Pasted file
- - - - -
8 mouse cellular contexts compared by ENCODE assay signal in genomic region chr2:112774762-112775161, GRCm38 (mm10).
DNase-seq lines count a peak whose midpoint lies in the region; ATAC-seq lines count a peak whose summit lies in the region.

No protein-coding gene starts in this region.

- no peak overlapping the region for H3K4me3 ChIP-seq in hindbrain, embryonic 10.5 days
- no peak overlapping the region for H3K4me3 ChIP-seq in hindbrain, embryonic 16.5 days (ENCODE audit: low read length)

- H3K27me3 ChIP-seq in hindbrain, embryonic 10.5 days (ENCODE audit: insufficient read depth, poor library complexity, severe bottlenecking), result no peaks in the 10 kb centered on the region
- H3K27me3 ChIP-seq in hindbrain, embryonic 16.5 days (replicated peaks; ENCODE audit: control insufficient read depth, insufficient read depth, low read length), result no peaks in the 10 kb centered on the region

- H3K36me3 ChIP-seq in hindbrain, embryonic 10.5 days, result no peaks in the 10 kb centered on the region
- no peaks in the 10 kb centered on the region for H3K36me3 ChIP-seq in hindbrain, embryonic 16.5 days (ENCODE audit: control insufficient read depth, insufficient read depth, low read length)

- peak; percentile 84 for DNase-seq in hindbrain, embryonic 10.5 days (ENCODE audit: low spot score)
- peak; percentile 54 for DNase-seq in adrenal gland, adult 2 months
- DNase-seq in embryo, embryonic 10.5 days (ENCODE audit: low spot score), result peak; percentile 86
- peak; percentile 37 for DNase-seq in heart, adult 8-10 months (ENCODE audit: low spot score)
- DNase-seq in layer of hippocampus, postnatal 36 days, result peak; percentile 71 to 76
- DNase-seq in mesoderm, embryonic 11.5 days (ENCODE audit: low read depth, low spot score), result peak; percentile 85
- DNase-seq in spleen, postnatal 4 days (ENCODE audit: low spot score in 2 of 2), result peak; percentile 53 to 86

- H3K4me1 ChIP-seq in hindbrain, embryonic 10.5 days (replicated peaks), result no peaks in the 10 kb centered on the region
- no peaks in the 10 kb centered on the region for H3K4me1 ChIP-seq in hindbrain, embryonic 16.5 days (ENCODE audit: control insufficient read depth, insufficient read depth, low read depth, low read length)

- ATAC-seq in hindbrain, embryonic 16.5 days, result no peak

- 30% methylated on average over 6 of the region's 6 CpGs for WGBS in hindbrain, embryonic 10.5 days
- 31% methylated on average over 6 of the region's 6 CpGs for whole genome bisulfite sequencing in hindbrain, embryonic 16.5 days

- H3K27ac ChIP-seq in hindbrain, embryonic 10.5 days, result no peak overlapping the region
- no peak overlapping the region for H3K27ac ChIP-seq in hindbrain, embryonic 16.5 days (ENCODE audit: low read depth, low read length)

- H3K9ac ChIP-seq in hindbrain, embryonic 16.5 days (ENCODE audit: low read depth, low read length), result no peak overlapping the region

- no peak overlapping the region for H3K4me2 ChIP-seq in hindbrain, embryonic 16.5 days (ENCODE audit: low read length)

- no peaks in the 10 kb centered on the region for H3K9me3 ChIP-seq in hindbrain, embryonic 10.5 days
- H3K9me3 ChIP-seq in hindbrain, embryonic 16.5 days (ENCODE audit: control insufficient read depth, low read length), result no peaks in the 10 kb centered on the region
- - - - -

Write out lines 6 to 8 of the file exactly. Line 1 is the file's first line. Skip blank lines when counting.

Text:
- H3K27me3 ChIP-seq in hindbrain, embryonic 10.5 days (ENCODE audit: insufficient read depth, poor library complexity, severe bottlenecking), result no peaks in the 10 kb centered on the region
- H3K27me3 ChIP-seq in hindbrain, embryonic 16.5 days (replicated peaks; ENCODE audit: control insufficient read depth, insufficient read depth, low read length), result no peaks in the 10 kb centered on the region

- H3K36me3 ChIP-seq in hindbrain, embryonic 10.5 days, result no peaks in the 10 kb centered on the region